On weakly nonlinear gravity–capillary solitary waves


Kim, B., Dias, F. and Milewski, P. A., 2012. On weakly nonlinear gravity–capillary solitary waves. Wave Motion, 49 (2), pp. 221-237.

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    As a weakly nonlinear model equations system for gravity–capillary waves on the surface of a potential fluid flow, a cubic-order truncation model is presented, which is derived from the ordinary Taylor series expansion for the free boundary conditions of the Euler equations with respect to the velocity potential and the surface elevation. We assert that this model is the optimal reduced simplified model for weakly nonlinear gravity–capillary solitary waves mainly because the generation mechanism of weakly nonlinear gravity–capillary solitary waves from this model is consistent with that of the full Euler equations, both quantitatively and qualitatively, up to the third order in amplitude. In order to justify our assertion, we show that this weakly nonlinear model in deep water allows gravity–capillary solitary wavepackets in the weakly nonlinear and narrow bandwidth regime where the classical nonlinear Schrödinger (NLS) equation governs; this NLS equation derived from the model is identical to the one directly derived from the Euler equations. We verify that both quantitative and qualitative properties of the gravity–capillary solitary waves of the model precisely agree with the counterparts of the Euler equations near the bifurcation point by performing a numerical continuation to find the steady profiles of weakly nonlinear gravity–capillary solitary waves of the primary stable bifurcation branch. In addition, unsteady numerical simulations, in which those solitary waves are used as initial conditions, are provided as supporting evidences.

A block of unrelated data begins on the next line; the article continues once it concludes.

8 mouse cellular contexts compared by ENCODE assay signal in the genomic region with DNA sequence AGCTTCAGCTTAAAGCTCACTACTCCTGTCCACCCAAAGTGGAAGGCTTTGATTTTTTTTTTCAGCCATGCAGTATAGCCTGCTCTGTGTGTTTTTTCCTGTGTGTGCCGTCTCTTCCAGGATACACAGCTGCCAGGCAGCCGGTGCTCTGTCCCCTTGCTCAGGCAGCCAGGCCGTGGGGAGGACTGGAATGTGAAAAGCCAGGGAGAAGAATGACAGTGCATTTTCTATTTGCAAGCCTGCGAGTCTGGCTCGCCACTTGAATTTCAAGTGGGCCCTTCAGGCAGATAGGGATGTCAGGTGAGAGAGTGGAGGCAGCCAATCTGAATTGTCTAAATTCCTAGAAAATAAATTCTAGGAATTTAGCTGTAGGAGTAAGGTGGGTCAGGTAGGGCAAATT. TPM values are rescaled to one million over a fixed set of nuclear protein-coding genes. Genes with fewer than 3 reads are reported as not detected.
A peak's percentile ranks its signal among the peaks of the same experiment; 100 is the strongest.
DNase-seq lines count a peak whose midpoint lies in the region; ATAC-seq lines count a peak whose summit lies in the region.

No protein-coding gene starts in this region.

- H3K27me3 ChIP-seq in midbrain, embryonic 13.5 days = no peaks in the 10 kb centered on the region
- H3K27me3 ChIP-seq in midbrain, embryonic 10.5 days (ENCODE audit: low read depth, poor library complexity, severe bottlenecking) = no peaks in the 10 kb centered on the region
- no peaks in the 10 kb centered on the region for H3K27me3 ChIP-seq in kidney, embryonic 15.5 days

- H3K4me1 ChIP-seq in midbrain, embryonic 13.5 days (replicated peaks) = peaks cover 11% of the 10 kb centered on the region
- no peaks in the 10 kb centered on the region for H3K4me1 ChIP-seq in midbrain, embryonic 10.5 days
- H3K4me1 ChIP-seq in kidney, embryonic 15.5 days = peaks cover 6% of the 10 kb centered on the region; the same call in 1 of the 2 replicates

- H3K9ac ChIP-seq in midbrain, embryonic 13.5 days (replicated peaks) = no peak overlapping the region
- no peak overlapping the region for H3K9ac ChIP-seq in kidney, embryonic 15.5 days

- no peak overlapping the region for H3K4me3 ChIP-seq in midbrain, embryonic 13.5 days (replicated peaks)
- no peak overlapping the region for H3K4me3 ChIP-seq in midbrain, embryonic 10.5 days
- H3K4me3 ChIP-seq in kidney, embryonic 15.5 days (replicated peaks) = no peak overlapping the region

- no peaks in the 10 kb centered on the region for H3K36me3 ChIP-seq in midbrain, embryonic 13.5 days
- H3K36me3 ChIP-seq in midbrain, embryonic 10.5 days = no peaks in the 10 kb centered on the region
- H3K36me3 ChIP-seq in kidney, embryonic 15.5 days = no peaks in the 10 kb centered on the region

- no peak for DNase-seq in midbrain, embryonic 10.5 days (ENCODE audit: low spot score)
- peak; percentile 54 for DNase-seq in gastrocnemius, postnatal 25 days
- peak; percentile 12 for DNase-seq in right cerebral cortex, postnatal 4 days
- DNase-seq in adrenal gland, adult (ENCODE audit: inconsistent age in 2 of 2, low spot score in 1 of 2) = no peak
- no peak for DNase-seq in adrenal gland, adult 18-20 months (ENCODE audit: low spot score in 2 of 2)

Item Type Articles
    CreatorsKim, B., Dias, F. and Milewski, P. A.
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    DepartmentsFaculty of Science > Mathematical Sciences
    Publisher StatementMilewski_Wave_Motion_2011.pdf: NOTICE: this is the author’s version of a work that was accepted for publication in Wave Motion. Changes resulting from the publishing process, such as peer review, editing, corrections, structural formatting, and other quality control mechanisms may not be reflected in this document. Changes may have been made to this work since it was submitted for publication. A definitive version was subsequently published in Wave Motion, vol 49, issue 2, 2012 DOI 10.1016/j.wavemoti.2011.10.002
    ID Code27820


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